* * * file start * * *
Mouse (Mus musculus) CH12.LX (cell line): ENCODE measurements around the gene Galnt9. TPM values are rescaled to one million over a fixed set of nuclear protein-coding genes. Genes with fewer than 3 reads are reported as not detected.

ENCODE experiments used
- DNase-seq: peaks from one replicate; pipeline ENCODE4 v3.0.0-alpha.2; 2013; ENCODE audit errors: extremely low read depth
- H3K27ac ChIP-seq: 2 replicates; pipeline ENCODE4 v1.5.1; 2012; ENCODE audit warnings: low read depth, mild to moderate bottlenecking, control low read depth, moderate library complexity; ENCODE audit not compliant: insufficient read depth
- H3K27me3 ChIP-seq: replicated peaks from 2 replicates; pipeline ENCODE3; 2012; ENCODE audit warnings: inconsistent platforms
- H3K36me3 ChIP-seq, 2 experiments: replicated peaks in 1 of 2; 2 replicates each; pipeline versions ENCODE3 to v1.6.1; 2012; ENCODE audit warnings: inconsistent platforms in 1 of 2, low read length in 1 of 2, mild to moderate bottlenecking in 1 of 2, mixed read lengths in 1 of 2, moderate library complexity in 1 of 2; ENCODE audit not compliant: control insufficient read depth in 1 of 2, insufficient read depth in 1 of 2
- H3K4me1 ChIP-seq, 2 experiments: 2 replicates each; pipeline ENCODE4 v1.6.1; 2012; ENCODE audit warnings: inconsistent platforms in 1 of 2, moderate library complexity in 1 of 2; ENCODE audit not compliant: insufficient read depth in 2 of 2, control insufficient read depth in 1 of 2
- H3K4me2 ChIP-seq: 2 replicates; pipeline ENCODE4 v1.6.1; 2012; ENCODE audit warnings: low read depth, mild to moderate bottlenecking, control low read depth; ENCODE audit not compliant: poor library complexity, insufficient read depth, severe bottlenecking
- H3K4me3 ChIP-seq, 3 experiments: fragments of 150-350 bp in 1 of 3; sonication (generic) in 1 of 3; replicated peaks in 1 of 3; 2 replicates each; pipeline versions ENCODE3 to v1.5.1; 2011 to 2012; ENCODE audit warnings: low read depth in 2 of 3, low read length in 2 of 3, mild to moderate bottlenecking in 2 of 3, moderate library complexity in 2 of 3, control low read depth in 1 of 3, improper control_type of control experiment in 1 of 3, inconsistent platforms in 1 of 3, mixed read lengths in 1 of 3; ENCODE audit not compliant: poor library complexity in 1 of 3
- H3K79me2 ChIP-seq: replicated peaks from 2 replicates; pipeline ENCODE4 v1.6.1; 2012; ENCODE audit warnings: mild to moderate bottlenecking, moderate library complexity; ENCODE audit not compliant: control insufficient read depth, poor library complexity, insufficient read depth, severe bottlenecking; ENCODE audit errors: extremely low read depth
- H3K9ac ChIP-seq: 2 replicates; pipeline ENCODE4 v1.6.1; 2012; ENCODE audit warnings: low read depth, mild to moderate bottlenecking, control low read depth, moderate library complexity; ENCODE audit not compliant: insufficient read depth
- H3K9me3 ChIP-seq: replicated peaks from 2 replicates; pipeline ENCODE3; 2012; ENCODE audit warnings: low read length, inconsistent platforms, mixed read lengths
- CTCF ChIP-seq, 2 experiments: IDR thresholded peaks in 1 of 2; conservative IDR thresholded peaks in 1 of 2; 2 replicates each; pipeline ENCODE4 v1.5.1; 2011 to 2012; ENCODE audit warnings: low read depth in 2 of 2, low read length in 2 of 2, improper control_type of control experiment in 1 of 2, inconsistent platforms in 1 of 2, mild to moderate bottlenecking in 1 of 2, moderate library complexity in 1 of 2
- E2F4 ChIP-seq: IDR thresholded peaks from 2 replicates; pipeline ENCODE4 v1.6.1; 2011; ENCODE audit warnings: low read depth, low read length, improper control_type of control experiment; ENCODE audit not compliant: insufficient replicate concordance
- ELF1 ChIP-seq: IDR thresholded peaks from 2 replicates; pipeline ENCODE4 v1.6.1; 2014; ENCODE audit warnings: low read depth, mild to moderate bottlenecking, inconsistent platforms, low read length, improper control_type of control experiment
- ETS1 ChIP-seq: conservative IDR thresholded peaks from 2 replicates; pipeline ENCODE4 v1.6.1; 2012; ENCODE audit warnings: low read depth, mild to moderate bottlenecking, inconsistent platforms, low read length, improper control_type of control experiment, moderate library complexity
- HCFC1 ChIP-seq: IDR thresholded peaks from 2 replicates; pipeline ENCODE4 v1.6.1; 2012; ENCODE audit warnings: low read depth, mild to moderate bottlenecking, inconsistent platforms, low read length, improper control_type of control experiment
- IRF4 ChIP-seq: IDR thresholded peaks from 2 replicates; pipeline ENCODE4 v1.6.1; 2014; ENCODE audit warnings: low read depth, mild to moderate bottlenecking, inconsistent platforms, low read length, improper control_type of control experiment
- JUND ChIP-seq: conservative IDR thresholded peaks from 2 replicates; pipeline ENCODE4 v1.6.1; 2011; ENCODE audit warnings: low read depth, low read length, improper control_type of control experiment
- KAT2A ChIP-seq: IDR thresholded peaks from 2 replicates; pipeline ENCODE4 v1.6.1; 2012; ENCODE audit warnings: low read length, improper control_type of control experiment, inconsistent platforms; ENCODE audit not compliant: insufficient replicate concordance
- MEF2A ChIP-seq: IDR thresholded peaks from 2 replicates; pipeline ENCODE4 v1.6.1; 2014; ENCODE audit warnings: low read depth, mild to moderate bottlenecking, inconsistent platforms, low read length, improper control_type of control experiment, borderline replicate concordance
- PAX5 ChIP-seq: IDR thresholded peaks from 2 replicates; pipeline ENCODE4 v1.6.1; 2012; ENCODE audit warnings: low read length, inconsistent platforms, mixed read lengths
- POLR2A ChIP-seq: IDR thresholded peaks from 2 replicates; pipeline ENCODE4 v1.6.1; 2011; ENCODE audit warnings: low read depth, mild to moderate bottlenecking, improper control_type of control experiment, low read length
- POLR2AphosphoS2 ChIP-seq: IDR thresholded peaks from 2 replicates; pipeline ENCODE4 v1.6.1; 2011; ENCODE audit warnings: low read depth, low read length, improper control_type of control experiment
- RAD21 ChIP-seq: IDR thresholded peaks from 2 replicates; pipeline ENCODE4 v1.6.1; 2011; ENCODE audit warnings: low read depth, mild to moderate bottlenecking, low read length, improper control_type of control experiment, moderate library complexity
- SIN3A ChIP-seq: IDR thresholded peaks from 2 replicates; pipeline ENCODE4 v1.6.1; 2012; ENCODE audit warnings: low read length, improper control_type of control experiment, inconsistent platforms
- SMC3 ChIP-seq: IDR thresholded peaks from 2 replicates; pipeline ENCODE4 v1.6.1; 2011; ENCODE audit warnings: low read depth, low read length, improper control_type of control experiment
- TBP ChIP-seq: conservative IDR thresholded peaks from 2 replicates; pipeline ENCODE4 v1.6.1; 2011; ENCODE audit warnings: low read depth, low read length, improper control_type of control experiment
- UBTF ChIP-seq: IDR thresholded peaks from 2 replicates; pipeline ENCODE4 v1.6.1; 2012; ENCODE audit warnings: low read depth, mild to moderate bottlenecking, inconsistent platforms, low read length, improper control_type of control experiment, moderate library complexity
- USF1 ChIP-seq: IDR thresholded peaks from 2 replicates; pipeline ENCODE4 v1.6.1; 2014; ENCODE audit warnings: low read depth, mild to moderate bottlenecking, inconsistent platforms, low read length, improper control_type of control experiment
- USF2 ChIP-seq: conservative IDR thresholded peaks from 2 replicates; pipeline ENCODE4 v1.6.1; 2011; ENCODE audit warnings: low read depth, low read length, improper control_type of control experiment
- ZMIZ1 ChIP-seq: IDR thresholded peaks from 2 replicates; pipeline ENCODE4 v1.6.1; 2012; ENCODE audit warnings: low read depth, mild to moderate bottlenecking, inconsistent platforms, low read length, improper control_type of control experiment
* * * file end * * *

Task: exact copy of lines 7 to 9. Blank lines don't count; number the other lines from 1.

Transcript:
- H3K4me1 ChIP-seq, 2 experiments: 2 replicates each; pipeline ENCODE4 v1.6.1; 2012; ENCODE audit warnings: inconsistent platforms in 1 of 2, moderate library complexity in 1 of 2; ENCODE audit not compliant: insufficient read depth in 2 of 2, control insufficient read depth in 1 of 2
- H3K4me2 ChIP-seq: 2 replicates; pipeline ENCODE4 v1.6.1; 2012; ENCODE audit warnings: low read depth, mild to moderate bottlenecking, control low read depth; ENCODE audit not compliant: poor library complexity, insufficient read depth, severe bottlenecking
- H3K4me3 ChIP-seq, 3 experiments: fragments of 150-350 bp in 1 of 3; sonication (generic) in 1 of 3; replicated peaks in 1 of 3; 2 replicates each; pipeline versions ENCODE3 to v1.5.1; 2011 to 2012; ENCODE audit warnings: low read depth in 2 of 3, low read length in 2 of 3, mild to moderate bottlenecking in 2 of 3, moderate library complexity in 2 of 3, control low read depth in 1 of 3, improper control_type of control experiment in 1 of 3, inconsistent platforms in 1 of 3, mixed read lengths in 1 of 3; ENCODE audit not compliant: poor library complexity in 1 of 3